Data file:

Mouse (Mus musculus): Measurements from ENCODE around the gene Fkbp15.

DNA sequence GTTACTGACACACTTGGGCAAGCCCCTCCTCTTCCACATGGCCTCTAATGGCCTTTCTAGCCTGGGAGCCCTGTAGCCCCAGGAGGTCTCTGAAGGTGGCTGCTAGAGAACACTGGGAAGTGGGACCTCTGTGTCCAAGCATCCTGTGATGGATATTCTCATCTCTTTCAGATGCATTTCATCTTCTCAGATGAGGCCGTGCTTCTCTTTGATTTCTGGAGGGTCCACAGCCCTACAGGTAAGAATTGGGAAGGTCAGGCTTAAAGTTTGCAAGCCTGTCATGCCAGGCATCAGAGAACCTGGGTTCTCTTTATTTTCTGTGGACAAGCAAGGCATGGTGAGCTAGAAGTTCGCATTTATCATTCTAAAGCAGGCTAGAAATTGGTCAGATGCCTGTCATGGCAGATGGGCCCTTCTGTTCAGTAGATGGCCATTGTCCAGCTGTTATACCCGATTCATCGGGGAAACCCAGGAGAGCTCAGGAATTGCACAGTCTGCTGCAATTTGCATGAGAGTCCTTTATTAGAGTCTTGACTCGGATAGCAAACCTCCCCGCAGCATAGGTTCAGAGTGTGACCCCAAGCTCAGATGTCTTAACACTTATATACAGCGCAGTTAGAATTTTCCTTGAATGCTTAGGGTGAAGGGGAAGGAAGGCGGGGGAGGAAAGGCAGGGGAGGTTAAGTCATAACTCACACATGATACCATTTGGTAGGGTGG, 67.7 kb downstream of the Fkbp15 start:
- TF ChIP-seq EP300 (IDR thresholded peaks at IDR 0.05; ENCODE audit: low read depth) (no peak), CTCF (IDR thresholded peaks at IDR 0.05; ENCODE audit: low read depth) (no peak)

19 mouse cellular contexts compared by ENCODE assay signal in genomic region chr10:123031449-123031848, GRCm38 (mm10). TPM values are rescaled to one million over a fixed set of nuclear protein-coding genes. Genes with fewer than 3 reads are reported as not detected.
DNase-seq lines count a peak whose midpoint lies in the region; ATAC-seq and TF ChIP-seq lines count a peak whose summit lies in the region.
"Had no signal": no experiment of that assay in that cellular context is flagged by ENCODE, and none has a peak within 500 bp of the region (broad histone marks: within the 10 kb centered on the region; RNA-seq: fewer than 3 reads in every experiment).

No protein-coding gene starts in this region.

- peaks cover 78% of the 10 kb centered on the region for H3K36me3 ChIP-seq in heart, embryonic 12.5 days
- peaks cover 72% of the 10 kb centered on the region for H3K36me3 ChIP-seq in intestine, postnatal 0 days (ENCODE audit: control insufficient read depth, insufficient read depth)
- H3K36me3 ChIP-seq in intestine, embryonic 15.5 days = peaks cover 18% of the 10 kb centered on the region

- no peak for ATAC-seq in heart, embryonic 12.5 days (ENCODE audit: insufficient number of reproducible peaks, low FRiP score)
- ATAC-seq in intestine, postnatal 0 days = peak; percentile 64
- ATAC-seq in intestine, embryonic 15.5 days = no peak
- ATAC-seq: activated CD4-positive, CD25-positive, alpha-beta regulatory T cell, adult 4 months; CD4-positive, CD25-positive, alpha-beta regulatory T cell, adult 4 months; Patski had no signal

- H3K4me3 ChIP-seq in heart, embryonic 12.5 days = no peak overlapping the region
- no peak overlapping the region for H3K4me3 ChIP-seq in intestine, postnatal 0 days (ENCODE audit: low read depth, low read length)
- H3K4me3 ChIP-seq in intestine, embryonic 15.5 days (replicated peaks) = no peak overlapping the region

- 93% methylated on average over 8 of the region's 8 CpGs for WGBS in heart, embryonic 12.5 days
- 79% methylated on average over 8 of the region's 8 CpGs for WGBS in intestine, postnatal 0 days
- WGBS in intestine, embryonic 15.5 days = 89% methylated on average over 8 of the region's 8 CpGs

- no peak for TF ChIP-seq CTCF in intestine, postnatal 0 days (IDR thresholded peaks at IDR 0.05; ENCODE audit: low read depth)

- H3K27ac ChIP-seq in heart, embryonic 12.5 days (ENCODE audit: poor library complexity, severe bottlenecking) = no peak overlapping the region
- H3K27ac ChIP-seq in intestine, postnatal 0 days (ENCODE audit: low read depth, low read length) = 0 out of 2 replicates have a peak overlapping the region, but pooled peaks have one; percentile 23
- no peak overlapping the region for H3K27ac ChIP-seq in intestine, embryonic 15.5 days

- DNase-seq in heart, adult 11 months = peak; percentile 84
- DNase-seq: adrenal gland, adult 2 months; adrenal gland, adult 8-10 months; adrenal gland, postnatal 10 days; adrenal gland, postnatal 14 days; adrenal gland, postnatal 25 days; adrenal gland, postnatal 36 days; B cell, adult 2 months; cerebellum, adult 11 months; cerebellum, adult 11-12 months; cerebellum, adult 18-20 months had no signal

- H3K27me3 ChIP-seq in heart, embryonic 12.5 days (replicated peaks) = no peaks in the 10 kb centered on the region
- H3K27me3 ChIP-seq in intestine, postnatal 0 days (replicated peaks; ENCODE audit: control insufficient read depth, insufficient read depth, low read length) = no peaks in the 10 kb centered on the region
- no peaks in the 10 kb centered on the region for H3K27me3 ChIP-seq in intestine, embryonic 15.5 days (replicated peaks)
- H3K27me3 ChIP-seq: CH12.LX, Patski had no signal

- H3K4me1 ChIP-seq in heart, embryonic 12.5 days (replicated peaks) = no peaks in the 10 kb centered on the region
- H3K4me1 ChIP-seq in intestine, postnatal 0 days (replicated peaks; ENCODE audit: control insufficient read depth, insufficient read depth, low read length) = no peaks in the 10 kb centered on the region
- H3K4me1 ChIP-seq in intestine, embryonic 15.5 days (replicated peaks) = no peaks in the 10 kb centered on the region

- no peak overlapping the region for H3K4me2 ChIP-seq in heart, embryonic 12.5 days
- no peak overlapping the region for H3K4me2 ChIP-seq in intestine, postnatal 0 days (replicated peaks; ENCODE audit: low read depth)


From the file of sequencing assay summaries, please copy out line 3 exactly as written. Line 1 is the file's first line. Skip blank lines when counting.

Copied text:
- TF ChIP-seq EP300 (IDR thresholded peaks at IDR 0.05; ENCODE audit: low read depth) (no peak), CTCF (IDR thresholded peaks at IDR 0.05; ENCODE audit: low read depth) (no peak)